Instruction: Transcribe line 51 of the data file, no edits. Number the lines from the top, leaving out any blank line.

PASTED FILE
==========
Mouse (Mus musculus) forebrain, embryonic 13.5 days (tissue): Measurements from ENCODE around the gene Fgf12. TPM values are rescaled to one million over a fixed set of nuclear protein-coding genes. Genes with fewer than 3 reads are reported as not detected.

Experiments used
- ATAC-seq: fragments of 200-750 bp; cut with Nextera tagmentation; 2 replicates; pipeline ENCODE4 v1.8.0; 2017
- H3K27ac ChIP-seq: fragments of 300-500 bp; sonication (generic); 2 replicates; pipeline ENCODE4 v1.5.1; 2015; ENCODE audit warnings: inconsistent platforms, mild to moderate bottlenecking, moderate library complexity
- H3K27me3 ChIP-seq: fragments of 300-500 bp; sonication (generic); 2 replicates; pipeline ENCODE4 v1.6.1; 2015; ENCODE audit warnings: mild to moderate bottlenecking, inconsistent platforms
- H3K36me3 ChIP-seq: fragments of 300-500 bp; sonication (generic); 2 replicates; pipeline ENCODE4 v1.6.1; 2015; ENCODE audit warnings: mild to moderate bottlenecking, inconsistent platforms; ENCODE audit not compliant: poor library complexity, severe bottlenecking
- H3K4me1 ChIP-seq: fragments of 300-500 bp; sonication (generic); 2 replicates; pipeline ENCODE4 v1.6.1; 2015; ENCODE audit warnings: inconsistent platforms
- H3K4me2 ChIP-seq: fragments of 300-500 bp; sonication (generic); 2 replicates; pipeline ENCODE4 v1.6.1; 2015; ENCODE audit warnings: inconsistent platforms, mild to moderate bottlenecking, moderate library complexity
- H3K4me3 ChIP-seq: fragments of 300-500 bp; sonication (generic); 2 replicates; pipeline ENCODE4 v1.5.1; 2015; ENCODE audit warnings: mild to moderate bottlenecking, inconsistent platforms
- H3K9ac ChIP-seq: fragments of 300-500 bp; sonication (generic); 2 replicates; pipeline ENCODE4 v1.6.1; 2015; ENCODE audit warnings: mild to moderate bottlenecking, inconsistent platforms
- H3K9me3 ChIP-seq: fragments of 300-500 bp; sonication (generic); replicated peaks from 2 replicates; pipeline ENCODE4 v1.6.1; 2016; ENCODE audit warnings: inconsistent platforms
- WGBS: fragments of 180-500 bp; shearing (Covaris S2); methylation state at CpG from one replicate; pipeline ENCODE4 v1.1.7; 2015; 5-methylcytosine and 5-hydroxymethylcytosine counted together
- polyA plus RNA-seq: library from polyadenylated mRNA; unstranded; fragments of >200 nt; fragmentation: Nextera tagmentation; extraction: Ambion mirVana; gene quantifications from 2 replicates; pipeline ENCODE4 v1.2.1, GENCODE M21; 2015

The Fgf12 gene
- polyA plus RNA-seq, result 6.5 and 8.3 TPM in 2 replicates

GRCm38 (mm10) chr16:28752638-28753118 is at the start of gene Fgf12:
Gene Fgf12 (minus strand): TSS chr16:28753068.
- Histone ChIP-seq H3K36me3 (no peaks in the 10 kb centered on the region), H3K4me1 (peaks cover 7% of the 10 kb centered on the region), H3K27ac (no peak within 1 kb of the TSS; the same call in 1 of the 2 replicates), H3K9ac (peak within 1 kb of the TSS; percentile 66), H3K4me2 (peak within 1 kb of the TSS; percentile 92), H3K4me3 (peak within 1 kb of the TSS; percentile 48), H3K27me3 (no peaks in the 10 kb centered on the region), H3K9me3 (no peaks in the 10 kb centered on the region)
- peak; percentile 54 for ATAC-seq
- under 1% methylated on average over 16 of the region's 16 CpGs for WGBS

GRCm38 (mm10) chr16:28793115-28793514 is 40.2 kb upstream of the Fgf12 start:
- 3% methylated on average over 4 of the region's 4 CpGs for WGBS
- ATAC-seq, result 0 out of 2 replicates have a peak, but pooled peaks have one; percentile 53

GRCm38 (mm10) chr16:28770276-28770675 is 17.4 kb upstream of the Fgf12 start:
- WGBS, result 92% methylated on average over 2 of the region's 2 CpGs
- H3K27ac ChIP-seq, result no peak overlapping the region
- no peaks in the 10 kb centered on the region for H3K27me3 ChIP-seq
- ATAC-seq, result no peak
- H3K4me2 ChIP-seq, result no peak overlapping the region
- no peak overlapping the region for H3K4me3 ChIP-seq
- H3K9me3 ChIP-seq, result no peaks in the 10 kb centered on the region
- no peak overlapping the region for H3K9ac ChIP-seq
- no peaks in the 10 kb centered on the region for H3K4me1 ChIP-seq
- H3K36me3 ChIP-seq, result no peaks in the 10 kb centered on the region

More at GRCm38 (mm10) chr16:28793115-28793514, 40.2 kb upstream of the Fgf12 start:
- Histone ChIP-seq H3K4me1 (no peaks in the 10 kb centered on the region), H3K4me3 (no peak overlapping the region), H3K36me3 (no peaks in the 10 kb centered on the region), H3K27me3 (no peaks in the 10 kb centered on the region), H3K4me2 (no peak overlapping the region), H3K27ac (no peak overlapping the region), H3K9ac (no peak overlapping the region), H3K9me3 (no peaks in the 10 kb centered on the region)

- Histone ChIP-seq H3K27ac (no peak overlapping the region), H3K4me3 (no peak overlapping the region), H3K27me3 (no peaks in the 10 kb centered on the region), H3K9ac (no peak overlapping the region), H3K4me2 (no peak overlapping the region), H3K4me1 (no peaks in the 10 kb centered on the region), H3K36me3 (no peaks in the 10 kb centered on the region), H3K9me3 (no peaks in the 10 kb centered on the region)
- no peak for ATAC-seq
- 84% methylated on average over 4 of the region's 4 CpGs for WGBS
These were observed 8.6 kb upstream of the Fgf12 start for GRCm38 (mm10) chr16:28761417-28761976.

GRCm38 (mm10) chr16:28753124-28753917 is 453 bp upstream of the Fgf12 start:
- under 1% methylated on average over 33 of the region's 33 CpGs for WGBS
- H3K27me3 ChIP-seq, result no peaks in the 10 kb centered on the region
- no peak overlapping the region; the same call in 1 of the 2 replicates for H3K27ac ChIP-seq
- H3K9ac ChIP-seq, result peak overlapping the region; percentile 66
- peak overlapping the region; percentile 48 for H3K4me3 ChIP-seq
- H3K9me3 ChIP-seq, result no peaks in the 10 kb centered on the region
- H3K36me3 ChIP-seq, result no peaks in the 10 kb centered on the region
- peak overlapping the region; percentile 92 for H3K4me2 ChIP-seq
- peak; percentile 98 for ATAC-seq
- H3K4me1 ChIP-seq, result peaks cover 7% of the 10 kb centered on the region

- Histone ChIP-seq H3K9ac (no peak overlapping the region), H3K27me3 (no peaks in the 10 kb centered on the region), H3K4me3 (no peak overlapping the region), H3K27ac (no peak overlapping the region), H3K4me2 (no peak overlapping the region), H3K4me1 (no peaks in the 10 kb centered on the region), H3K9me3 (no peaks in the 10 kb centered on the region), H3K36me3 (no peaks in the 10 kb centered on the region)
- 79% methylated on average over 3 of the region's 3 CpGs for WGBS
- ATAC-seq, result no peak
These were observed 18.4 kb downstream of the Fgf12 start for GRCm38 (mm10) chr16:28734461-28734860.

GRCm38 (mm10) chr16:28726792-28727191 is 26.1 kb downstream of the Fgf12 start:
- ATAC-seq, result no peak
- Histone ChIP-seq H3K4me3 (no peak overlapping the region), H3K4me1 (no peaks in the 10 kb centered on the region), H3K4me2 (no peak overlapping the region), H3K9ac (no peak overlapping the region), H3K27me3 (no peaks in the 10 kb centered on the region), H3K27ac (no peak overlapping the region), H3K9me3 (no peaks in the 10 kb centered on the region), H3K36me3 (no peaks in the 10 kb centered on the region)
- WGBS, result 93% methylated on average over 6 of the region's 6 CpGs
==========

- H3K4me1 ChIP-seq, result peaks cover 7% of the 10 kb centered on the region